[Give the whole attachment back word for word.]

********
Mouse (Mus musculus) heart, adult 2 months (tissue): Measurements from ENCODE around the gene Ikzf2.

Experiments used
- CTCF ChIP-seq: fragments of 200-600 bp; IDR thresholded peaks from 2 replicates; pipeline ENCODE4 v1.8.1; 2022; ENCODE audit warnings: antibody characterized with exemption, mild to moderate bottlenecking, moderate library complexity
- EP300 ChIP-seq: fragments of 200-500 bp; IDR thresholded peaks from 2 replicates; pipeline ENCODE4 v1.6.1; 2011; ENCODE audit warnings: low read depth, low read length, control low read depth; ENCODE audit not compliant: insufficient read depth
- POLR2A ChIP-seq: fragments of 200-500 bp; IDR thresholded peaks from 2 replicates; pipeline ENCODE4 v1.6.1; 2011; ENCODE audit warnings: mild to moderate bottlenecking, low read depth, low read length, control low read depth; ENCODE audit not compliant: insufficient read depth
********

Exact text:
Mouse (Mus musculus) heart, adult 2 months (tissue): Measurements from ENCODE around the gene Ikzf2.

Experiments used
- CTCF ChIP-seq: fragments of 200-600 bp; IDR thresholded peaks from 2 replicates; pipeline ENCODE4 v1.8.1; 2022; ENCODE audit warnings: antibody characterized with exemption, mild to moderate bottlenecking, moderate library complexity
- EP300 ChIP-seq: fragments of 200-500 bp; IDR thresholded peaks from 2 replicates; pipeline ENCODE4 v1.6.1; 2011; ENCODE audit warnings: low read depth, low read length, control low read depth; ENCODE audit not compliant: insufficient read depth
- POLR2A ChIP-seq: fragments of 200-500 bp; IDR thresholded peaks from 2 replicates; pipeline ENCODE4 v1.6.1; 2011; ENCODE audit warnings: mild to moderate bottlenecking, low read depth, low read length, control low read depth; ENCODE audit not compliant: insufficient read depth